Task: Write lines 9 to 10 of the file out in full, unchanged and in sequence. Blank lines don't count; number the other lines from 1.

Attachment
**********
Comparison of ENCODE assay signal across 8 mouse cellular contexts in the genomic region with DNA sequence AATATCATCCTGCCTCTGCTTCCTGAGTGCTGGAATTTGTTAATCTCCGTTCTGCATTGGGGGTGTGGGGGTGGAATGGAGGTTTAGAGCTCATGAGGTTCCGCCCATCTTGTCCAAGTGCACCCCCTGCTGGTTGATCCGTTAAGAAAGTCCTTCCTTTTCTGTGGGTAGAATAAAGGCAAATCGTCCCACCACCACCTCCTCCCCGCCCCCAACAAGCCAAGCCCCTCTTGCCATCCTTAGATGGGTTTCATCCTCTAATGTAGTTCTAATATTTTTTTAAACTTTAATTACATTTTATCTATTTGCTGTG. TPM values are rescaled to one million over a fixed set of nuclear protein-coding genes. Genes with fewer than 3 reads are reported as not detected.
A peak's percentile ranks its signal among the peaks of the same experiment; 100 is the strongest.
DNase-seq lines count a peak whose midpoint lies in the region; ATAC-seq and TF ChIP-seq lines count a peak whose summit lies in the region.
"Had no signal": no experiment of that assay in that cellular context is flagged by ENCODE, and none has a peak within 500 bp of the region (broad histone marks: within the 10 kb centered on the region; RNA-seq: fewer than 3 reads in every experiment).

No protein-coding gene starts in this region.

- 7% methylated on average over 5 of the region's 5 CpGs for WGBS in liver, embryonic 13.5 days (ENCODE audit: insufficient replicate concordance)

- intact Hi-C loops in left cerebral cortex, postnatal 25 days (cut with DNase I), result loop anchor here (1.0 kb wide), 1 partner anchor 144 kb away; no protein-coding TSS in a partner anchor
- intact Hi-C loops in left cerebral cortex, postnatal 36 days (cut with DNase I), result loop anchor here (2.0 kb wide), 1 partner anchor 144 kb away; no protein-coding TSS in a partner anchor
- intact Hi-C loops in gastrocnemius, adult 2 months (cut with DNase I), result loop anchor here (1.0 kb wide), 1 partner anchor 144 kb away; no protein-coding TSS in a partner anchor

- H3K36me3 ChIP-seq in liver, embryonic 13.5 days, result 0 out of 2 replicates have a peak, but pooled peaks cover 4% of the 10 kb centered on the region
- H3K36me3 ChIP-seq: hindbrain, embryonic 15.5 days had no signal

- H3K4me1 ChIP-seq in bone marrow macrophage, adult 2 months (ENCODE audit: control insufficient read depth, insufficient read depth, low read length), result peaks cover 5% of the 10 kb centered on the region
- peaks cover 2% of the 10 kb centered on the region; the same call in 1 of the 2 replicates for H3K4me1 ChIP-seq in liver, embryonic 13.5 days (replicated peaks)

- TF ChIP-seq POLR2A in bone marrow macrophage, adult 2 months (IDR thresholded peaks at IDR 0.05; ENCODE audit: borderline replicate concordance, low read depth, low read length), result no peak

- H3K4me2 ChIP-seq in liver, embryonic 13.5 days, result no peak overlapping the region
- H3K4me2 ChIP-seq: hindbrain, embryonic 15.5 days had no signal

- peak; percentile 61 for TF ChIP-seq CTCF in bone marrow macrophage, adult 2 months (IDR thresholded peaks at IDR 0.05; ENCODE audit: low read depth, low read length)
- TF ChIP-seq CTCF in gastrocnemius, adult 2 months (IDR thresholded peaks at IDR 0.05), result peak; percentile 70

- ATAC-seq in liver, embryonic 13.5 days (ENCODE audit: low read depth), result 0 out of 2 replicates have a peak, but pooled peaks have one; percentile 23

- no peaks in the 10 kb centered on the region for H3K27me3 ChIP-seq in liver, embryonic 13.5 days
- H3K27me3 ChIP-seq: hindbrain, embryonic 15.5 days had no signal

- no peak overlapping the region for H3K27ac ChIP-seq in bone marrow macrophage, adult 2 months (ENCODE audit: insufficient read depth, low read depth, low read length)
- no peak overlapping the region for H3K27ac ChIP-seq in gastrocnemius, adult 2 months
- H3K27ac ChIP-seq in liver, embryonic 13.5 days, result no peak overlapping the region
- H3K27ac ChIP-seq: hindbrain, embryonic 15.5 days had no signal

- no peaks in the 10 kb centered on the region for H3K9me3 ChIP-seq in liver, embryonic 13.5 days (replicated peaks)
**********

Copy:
- intact Hi-C loops in gastrocnemius, adult 2 months (cut with DNase I), result loop anchor here (1.0 kb wide), 1 partner anchor 144 kb away; no protein-coding TSS in a partner anchor

- H3K36me3 ChIP-seq in liver, embryonic 13.5 days, result 0 out of 2 replicates have a peak, but pooled peaks cover 4% of the 10 kb centered on the region